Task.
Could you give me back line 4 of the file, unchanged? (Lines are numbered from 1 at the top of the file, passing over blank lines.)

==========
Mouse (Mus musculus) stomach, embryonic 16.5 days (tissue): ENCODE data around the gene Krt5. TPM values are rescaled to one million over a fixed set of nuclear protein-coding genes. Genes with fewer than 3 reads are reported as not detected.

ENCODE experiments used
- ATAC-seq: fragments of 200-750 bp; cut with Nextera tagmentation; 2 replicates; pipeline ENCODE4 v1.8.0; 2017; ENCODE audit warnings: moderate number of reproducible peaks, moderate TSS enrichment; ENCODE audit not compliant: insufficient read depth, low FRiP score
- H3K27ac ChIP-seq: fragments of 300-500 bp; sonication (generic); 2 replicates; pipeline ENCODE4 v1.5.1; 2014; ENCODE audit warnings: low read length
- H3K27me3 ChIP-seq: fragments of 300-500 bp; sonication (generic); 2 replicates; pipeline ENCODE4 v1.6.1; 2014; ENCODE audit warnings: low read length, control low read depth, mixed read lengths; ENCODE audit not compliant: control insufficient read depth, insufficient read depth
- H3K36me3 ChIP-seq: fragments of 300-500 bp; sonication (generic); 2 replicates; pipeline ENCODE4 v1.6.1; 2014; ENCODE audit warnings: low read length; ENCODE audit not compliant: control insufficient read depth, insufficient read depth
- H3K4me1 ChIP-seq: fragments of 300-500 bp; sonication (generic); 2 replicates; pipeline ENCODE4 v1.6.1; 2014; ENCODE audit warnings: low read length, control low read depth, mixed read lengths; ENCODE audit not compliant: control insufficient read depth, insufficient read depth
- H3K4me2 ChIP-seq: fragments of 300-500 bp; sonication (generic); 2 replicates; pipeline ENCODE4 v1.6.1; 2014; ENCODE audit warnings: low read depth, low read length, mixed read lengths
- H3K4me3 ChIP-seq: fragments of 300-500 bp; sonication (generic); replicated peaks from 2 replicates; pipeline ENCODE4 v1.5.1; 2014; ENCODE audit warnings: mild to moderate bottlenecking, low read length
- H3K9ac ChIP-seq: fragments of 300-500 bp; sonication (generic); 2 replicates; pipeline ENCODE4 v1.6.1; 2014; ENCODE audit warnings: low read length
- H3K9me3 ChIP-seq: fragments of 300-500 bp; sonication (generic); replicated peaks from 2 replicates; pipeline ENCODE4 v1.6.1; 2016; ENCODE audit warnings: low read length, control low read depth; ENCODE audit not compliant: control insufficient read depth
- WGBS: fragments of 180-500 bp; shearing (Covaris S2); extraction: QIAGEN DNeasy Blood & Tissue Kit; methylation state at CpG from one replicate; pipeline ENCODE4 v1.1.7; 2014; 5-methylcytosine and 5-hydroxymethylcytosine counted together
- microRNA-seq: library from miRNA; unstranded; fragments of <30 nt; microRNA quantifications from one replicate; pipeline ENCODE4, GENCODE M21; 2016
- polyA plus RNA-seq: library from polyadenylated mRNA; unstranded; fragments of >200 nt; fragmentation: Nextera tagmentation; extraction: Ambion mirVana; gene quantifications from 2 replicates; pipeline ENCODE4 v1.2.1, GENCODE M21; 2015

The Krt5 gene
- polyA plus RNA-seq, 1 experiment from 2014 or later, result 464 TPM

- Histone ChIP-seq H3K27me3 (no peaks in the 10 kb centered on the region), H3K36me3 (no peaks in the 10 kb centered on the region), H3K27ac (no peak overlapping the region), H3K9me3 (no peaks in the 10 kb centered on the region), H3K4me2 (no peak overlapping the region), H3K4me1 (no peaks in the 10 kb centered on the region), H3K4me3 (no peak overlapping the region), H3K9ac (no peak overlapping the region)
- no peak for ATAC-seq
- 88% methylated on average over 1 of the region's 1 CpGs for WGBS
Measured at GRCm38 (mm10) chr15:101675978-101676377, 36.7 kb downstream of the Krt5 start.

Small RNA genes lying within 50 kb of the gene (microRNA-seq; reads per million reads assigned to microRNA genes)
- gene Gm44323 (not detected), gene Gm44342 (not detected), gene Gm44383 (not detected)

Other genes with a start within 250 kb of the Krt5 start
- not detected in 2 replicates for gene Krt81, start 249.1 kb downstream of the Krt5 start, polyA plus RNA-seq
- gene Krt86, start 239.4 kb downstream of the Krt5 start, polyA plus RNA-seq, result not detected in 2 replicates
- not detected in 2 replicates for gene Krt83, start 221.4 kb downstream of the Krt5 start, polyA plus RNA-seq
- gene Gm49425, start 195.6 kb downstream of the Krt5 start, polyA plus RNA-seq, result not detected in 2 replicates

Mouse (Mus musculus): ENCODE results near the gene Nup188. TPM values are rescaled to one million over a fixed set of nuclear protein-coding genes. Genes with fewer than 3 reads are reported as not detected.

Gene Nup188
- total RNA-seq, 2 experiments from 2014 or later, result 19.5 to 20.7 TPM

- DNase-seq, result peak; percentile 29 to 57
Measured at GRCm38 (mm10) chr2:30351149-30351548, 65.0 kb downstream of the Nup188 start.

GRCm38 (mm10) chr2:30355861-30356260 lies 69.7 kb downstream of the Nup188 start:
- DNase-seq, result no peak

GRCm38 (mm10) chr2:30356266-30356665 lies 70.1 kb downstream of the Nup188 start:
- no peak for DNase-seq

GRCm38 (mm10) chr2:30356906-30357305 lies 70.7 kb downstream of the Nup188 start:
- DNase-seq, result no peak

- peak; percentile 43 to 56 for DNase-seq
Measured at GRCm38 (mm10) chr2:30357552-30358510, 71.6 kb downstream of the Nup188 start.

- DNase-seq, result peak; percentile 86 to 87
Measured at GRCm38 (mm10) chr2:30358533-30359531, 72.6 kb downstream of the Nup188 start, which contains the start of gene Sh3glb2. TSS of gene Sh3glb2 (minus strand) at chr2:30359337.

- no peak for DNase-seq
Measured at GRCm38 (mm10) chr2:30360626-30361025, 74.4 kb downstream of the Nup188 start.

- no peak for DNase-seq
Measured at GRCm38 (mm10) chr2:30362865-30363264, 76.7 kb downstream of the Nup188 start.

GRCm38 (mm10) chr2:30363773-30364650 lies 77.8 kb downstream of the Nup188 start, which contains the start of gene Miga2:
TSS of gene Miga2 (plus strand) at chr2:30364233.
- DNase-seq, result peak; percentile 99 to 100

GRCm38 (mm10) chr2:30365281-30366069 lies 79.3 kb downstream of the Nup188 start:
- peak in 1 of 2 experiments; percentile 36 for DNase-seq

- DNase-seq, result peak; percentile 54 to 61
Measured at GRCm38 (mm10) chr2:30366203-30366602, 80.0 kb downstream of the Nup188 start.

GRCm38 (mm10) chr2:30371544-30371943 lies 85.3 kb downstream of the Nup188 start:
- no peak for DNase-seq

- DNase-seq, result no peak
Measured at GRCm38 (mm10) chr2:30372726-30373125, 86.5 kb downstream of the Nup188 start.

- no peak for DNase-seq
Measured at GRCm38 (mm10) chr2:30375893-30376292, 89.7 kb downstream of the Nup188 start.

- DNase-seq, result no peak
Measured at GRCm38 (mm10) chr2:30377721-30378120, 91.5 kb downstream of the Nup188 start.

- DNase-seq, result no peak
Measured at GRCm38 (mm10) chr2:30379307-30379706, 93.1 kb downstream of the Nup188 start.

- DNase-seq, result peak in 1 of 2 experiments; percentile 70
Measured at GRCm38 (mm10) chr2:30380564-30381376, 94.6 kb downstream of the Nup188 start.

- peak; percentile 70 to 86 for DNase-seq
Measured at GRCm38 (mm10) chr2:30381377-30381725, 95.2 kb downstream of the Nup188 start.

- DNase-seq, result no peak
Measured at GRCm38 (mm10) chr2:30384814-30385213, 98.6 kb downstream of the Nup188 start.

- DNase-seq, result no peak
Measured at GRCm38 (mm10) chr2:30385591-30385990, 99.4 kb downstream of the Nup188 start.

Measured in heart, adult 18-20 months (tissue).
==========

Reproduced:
- H3K27ac ChIP-seq: fragments of 300-500 bp; sonication (generic); 2 replicates; pipeline ENCODE4 v1.5.1; 2014; ENCODE audit warnings: low read length